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Experts questioned the validity of Ebola testing way back in 1977

lab
© photopin cc
The experts were expressing grave doubts all the way back in 1977. Right at the beginning.

They were questioning the validity of standard tests used to diagnose Ebola - tests being the only way to say the virus is present in humans.

Of course, if the tests are unreliable, the whole premise of an epidemic caused by a single virus has no value. It's an unwarranted assumption.

At that point, you can look for illness and death stemming from a number of causes. And you're driven to the fact that, in Africa, large numbers of people have been dying for a very long time, for reasons that have nothing to do with germs:

Grinding poverty, war, starvation and severe malnutrition, contaminated water, pesticides, lack of basic sanitation, extreme overcrowding, stolen farm land, toxic medicines, and so on.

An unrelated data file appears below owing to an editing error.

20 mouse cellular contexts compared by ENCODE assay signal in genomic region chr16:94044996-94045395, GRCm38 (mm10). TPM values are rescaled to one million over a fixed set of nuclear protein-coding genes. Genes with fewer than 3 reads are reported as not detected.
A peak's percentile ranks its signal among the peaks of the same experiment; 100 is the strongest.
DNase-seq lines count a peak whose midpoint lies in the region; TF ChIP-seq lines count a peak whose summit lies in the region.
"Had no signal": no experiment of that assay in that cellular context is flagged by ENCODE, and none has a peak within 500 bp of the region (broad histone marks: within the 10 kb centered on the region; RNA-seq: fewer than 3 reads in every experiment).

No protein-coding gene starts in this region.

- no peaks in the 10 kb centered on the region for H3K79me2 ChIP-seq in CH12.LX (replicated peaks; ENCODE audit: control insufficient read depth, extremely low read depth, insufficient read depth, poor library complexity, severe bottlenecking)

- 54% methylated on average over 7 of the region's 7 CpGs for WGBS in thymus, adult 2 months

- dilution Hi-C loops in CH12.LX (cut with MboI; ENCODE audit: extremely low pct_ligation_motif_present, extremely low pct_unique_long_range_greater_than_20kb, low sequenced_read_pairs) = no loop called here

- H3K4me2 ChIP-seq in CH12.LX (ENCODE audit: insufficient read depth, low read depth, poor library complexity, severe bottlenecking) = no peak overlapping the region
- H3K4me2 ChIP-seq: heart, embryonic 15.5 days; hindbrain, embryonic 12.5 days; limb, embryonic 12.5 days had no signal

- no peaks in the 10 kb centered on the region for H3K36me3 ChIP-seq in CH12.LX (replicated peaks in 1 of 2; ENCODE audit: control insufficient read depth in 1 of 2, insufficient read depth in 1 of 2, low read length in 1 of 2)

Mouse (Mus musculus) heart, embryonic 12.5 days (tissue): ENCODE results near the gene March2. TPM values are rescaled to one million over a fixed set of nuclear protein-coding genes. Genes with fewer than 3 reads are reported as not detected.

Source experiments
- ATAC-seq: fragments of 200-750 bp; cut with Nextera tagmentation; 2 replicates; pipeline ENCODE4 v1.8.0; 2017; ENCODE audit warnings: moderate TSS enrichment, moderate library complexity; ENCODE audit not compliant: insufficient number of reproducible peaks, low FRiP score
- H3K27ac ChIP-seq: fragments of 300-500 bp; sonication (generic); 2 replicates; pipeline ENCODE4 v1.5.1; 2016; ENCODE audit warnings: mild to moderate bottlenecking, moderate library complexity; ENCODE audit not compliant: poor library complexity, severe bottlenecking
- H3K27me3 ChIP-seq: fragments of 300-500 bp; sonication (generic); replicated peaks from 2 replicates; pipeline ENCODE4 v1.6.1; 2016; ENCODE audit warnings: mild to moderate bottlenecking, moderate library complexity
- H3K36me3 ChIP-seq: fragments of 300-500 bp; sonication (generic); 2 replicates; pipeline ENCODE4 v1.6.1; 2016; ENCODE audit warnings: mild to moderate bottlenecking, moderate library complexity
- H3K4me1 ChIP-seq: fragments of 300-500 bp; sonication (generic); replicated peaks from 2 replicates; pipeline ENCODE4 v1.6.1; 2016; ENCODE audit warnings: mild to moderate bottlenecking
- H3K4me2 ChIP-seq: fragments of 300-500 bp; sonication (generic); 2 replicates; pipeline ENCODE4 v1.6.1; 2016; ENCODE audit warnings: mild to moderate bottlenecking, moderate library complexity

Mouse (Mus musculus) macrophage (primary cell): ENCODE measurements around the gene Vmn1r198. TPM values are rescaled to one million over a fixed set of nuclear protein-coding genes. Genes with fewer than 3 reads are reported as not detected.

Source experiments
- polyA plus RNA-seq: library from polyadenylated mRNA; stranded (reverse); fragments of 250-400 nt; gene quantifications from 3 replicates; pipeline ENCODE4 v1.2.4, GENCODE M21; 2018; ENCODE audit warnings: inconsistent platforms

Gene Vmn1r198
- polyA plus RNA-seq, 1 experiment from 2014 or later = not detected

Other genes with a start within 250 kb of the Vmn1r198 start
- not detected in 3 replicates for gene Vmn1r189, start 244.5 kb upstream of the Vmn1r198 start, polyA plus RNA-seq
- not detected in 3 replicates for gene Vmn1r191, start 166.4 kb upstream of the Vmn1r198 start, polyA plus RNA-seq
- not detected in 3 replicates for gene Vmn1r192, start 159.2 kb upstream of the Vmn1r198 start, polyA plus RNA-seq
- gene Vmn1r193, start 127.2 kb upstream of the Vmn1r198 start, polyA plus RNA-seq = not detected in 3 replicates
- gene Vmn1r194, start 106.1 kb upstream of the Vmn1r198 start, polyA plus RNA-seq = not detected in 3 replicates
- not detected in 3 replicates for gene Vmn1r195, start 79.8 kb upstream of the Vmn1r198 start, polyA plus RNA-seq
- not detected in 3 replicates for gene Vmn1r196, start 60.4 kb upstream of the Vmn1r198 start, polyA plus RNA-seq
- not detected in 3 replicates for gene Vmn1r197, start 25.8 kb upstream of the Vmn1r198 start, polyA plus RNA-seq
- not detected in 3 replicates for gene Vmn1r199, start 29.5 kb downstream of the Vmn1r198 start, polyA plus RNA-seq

Not a viral epidemic.
Health

Cold sores increase risk of dementia


Infection with herpes simplex virus increases the risk of Alzheimer's disease, researchers claim.
Infection with herpes simplex virus increases the risk of Alzheimer's disease. Researchers at Umeå University, Sweden, claim this in two studies in the journal Alzheimer's & Dementia.

"Our results clearly show that there is a link between infections of herpes simplex virus and the risk of developing Alzheimer's disease. This also means that we have new opportunities to develop treatment forms to stop the disease," says Hugo Lövheim, associate professor at the Department of Community Medicine and Rehabilitation, Geriatric Medicine, Umeå University, who is one of the researchers behind the study.